American Foundation for Equal Rights

Marriage News Blog

Witness Testimony: Gary Segura

One the seventh day of trial, Stanford political science professor Gary Segura testified about the political powerlessness of gays and lesbian people in the United States.  Professor Segura explained that gay and lesbian Americans lack a meaningful degree of political power, and possess less political power than other minority groups that have been granted judicial protection.

Professor Segura is the Chair of Chicano/a Studies in the Center for Comparative Studies of Race and Ethnicity at Stanford.  He is also co-director of the Stanford Center for American Democracy, where he is one of three Principle Investigators of the American National Elections Studies, which provides political scientist with data about the American electorate’s view on politics.

Watch James Pickens, Jr. reenact Professor Segura’s testimony during the Los Angeles premiere of “8” the play.

Testimony Highlights

“I want to offer three, which I think speak to the questions that I was asked to consider.“The first is that, in my view, when we consider the U.S. political system, gays and lesbians do not possess a meaningful degree of political power. They are not able to protect their basic interests and effectuate their interests into law and to secure those.

“The second is that, relative to some other groups that currently enjoy judicial protection, gays and lesbians are actually, in the statutory and constitutional sense, worse off than some of those groups were when they were granted judicial protection.

“And, finally, I’m deeply troubled by some of the comments or some of the conclusions that Professor Miller drew in his rebuttal, and I find them unpersuasive.”


“[T]he role of prejudice is profound.  … [I]f the group is envisioned as being somehow or another morally inferior, a threat to children, a threat to freedom, if there’s these deeply-seated beliefs, then the range of compromise is dramatically limited.  It’s very difficult to engage in the give-and-take of the legislative process when I think you are an inherently bad person. That’s just not the basis for compromise and negotiation in the political process.”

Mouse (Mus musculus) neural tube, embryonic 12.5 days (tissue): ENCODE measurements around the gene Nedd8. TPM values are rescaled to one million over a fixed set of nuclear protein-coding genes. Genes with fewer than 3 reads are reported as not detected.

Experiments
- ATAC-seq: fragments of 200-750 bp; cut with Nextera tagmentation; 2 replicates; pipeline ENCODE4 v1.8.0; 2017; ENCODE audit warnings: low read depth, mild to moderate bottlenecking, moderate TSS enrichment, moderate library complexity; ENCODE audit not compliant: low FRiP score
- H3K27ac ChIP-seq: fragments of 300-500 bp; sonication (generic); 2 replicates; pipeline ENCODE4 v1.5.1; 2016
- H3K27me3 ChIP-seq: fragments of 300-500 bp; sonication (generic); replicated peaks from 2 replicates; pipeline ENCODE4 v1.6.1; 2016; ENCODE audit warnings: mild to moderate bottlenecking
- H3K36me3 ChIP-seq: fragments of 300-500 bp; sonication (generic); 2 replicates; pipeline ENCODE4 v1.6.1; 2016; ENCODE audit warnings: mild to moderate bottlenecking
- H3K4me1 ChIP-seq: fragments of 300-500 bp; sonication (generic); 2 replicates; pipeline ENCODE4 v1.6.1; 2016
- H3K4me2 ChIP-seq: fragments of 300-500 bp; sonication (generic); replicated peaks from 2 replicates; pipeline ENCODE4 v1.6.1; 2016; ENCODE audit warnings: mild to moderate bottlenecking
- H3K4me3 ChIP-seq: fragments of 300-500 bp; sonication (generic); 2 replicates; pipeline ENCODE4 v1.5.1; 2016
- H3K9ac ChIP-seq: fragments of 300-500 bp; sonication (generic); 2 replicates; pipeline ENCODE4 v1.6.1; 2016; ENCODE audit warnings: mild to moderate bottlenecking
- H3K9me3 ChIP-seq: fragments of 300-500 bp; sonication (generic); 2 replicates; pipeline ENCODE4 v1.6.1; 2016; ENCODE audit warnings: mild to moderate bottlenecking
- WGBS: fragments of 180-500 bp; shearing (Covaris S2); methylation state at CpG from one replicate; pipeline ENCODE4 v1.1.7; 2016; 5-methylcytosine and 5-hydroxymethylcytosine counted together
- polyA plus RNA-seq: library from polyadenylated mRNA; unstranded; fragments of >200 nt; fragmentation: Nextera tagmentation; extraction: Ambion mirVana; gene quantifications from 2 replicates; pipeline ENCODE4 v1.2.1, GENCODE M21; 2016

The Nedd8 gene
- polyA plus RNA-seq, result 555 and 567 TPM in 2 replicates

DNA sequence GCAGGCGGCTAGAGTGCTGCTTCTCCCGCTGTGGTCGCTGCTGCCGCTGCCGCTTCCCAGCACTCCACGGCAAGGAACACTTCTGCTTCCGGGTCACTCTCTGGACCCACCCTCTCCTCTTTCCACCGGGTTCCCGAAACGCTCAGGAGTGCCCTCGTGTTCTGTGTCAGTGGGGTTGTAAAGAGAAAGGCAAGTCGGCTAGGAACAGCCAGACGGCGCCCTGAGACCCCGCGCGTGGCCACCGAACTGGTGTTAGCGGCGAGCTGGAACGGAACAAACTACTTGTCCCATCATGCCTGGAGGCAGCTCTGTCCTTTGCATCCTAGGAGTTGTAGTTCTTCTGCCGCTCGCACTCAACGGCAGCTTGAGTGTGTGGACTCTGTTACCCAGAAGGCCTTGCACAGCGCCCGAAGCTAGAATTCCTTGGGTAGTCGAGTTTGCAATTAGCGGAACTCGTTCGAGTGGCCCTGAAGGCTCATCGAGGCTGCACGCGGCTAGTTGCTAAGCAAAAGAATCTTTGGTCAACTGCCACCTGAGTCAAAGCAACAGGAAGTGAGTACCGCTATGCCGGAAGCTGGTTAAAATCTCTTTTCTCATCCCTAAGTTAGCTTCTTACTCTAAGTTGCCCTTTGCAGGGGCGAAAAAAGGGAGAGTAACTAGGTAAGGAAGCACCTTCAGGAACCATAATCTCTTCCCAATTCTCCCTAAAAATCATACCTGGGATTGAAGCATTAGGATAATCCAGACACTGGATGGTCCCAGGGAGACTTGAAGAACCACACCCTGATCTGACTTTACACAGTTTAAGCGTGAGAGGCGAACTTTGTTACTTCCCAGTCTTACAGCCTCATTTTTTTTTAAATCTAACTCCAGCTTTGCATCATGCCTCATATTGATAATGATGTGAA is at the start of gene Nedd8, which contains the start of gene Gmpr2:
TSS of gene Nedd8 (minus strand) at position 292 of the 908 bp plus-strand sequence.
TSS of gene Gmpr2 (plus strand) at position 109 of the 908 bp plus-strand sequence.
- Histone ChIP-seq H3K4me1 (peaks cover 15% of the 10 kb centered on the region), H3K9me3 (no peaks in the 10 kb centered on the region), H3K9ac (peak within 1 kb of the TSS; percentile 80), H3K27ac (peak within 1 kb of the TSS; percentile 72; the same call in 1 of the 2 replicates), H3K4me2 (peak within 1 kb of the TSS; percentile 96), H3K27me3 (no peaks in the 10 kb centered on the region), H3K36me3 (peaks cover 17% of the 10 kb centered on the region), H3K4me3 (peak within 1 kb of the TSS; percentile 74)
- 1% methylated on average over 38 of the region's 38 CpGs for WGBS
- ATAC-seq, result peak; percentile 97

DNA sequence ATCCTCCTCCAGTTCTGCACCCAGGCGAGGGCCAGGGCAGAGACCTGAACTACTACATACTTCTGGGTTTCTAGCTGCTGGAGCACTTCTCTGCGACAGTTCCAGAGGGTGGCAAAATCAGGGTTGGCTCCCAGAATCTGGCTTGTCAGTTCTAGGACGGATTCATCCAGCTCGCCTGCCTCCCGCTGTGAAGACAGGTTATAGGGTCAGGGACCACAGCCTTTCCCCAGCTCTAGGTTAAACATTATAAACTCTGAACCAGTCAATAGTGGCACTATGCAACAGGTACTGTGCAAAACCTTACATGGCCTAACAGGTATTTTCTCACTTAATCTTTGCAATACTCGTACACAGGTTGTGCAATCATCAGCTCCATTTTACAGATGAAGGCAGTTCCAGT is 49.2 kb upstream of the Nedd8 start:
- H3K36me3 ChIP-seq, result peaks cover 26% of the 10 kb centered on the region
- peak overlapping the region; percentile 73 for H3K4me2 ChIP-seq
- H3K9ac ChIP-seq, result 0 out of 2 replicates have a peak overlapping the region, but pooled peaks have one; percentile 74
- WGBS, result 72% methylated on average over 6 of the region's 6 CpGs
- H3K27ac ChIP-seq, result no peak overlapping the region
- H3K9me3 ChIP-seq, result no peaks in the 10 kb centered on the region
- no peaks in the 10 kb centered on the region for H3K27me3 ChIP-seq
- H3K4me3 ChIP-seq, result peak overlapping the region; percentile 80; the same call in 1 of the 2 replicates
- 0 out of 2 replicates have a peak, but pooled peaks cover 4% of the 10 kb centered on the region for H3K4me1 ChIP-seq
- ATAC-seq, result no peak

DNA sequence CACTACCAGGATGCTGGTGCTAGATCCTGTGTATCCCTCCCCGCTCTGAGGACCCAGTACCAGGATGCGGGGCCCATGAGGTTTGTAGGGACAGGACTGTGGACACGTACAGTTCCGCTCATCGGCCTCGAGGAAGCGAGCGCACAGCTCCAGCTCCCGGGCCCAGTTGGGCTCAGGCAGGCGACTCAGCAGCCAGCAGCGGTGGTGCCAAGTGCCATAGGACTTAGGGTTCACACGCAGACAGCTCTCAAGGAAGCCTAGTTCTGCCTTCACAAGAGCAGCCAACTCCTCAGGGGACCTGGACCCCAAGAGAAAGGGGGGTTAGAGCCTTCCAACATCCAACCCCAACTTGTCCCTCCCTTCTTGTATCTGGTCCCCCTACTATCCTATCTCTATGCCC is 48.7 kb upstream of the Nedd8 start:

“[T]he American public is not very fond of gays and lesbians.”


“[R]eligion is the chief obstacle for gay and lesbian political progress, and it’s the chief obstacle for a couple of reasons.“The first is that after government, it’s difficult to think of a more powerful social entity in American society than the church. Religion is something that deeply connects to people’s lives. Indeed, America is a very church-going nation compared with other western democracies. It provides the opportunity for people to meet together on a weekly basis.

“So it’s a very powerful organization, and in large measure they are arrayed against the interests of gays and lesbians. There are exceptions, but in large measure they are arrayed against gays and lesbians.

“[B]iblical condemnation of homosexuality and the teaching that gays are morally inferior on a regular basis to a huge percentage of the public makes the political ground, the political opportunity structure very hostile to gay interests.  It’s very difficult to overcome that.”


“[Proponents’ expert] Dr. Young freely admits that religious hostility to homosexuals is an important role in creating a social climate that’s conducive to hateful acts, to opposition to their interest in the public sphere, and to prejudice and discrimination.”


“[O]ver the last five years, there has actually been an increase in violence directed towards gay men and lesbians. …

“[G]ays and lesbians are representing a larger and larger portion of the number of acts of bias motivated violence. …

“73 percent of all the hate crimes committed against gays and lesbians also include an act of violence … we are talking about the most extreme forms of hate based violence, so rape and murder. 71 percent of all hate-motivated murders in the United States were of gay men and lesbians in 2008.

“Fifty-five percent of all hate-motivated rapes were against gays and lesbians in 2008.  …

“There is simply no other person in society who endures the likelihood of being harmed as a consequence of their identity than a gay man or lesbian.”


“[O]ne of the enduring … tropes of anti-gay argumentation has been that gays are a threat to children. … [I]n the Prop 8 campaign [there] was a campaign advertisement saying, ‘At school today, I was told that I could marry a princess too.’ And the underlying message of that is that … if Prop 8 failed, the public schools are going to turn my daughter into a lesbian.”